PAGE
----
SYDNEY, May 9 (Reuters) - Glencore has emerged as the top shareholder of embattled Australian iron ore miner Atlas Iron after a debt-to-equity transaction, giving the global mining and trading company its only direct exposure to production of the steelmaking ingredient.
Glencore has acted as an intermediary in buying and selling iron ore for third parties since 2008 but has mostly avoided, either by design or circumstances, the production side of the sector, which is dominated by Vale, Rio Tinto and BHP Billiton.
Glencore subsidiary Maru Sky earlier this year acquired a portion of Atlas debt as the small Australian miner negotiated with creditors to fend off collapse brought on by weak iron ore prices.
Atlas told the Australian Securities Exchange that Maru Sky had converted its debt ownership for 8.47 percent in equity, making it the single biggest shareholder. The next biggest is Commonwealth Bank of Australia with 6.36 percent.
Glencore in a statement emailed to Reuters said it did not produce any iron ore on its own, but holds rights to sell a portion of Atlas production under a supply contract.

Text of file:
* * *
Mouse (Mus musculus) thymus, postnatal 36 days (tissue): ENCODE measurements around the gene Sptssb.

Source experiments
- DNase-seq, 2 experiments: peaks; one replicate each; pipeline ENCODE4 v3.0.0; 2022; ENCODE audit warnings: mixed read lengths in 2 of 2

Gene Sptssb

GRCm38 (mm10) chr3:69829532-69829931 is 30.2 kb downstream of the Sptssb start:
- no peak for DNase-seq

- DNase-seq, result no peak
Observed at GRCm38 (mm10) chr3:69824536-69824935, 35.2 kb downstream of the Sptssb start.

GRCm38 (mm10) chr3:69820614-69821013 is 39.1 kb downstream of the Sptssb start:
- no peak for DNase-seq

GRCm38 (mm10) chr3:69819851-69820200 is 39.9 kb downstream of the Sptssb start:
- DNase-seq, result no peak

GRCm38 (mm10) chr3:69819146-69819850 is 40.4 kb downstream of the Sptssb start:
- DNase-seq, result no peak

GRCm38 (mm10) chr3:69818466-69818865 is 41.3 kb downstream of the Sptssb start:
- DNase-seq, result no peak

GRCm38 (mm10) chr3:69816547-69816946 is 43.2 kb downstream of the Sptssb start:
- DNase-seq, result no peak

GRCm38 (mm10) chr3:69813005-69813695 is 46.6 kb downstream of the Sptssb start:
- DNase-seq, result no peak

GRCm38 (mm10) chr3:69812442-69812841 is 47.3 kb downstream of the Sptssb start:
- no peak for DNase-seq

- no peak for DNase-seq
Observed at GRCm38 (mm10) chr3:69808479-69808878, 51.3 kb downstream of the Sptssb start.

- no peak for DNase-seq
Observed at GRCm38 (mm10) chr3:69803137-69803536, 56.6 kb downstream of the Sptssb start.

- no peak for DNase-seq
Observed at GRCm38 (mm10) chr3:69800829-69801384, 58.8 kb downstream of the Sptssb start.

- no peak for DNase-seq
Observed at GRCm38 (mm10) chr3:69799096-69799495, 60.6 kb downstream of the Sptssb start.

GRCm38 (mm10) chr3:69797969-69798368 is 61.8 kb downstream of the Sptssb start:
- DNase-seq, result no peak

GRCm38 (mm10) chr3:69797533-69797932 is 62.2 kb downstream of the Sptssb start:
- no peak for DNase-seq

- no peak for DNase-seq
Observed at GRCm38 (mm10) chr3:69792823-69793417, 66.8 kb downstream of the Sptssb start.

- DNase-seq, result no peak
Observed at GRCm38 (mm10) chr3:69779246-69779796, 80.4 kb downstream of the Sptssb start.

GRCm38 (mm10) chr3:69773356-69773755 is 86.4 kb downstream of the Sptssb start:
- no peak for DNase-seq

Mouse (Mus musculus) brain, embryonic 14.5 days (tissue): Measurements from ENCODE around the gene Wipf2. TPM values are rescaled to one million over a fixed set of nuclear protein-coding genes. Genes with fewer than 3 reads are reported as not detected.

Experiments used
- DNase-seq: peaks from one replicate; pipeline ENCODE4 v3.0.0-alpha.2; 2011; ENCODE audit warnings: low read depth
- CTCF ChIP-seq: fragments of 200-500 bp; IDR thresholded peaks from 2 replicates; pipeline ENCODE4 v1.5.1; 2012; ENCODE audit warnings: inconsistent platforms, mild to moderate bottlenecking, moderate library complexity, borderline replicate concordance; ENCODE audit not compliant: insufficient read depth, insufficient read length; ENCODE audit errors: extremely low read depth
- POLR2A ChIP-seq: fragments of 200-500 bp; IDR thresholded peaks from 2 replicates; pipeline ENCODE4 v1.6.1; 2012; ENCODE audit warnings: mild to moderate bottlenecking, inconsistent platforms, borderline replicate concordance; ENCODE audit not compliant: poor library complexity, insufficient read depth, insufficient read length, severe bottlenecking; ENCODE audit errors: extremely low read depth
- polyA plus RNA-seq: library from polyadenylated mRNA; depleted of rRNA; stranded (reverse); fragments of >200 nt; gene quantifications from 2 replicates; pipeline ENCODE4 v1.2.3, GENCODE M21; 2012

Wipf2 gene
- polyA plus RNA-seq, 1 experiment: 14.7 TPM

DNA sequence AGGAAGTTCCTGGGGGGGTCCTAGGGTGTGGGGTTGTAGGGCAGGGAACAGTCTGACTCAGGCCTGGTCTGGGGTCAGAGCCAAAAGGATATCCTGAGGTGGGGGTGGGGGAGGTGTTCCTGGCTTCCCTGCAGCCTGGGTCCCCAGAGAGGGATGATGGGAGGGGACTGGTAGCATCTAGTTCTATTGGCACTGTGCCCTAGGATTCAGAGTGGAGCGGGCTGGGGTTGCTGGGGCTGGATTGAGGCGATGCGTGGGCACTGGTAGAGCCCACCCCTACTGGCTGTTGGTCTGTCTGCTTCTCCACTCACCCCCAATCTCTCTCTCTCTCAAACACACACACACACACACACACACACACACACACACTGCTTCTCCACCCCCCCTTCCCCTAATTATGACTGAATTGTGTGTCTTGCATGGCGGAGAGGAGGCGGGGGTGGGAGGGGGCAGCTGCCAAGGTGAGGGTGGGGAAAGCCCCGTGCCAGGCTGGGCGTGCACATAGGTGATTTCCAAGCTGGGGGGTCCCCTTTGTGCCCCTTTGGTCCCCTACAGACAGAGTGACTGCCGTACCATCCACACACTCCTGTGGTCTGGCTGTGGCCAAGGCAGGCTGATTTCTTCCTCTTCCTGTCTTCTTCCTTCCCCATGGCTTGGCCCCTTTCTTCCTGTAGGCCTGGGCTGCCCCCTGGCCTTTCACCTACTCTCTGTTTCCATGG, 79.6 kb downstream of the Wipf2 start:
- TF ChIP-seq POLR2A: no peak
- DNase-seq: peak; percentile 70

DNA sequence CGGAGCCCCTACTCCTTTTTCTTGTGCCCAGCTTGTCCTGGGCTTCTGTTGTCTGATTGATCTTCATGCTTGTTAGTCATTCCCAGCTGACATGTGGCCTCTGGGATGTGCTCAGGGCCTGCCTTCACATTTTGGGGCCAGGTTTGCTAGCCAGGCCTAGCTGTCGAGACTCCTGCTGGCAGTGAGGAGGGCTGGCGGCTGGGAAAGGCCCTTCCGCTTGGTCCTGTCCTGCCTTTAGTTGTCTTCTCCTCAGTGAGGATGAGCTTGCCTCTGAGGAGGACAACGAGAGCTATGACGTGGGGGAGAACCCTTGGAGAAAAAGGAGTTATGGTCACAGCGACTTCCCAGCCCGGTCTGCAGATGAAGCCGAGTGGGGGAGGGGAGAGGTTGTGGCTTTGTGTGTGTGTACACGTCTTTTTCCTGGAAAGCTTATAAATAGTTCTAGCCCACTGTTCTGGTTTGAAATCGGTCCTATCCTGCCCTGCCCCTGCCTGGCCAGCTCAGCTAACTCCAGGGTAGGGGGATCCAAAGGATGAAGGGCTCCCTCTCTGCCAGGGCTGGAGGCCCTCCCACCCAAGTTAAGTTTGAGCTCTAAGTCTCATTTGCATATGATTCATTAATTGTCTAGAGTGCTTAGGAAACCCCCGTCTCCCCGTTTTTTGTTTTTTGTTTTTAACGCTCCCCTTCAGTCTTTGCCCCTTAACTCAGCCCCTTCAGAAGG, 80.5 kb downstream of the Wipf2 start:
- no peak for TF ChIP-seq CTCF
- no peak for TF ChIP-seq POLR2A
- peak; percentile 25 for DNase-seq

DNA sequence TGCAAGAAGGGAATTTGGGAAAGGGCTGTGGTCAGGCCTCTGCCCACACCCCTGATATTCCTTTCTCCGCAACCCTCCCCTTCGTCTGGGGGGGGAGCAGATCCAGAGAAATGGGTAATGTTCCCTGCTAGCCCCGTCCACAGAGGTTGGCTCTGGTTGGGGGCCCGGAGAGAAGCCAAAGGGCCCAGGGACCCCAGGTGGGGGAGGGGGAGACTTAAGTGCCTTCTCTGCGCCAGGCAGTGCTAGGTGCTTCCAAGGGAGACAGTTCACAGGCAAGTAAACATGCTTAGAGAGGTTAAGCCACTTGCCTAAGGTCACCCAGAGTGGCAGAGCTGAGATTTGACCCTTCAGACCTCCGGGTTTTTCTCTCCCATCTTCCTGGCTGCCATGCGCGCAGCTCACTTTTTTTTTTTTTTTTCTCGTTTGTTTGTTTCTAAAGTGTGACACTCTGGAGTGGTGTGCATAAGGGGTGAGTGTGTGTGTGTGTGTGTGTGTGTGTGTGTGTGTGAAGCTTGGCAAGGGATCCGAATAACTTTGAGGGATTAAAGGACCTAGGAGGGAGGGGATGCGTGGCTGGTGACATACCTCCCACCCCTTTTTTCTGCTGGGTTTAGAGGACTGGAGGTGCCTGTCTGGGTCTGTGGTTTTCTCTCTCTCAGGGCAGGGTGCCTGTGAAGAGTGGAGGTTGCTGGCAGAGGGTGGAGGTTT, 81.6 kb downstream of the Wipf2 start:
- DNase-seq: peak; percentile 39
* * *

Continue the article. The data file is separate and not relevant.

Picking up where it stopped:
Atlas in late April agreed to a financial restructuring that transferred 70 percent of lower-grade iron ore a year to its creditors in exchange for a 48-percent reduction in debt.
The closest Glencore has come to mining its own iron ore has been through its subsidiary Sphere Minerals, which was aiming to develop a mine in Mauritania yielding 7.5 million tonnes per year - about half the projected output of Atlas. But construction work was suspended indefinitely last year due to low ore prices.
Glencore also owns 50 percent of the undeveloped Zanaga iron ore prospect in the Republic of Congo.
Iron ore prices zoomed to nearly $200 a tonne in 2011, but have since fallen to as low as $37. The price stood at $57.70 on Monday .IO62-CNI=SI.
Glencore has a track record of swooping on distressed assets, snapping up copper and coal assets a few years ago in Africa at prices regarded at the time as below market.
The Swiss-based company was best known as a commodity trader until it acquired mining group Xstrata in 2013, yet its strategy of buying up mining assets dates back to the 1980s.
But since posting an $8-billion loss for 2015 and vowing to reduce debt, Glencore has set the stage more for divestment than buying new companies.
Reporting by James Regan; Editing by Joseph Radford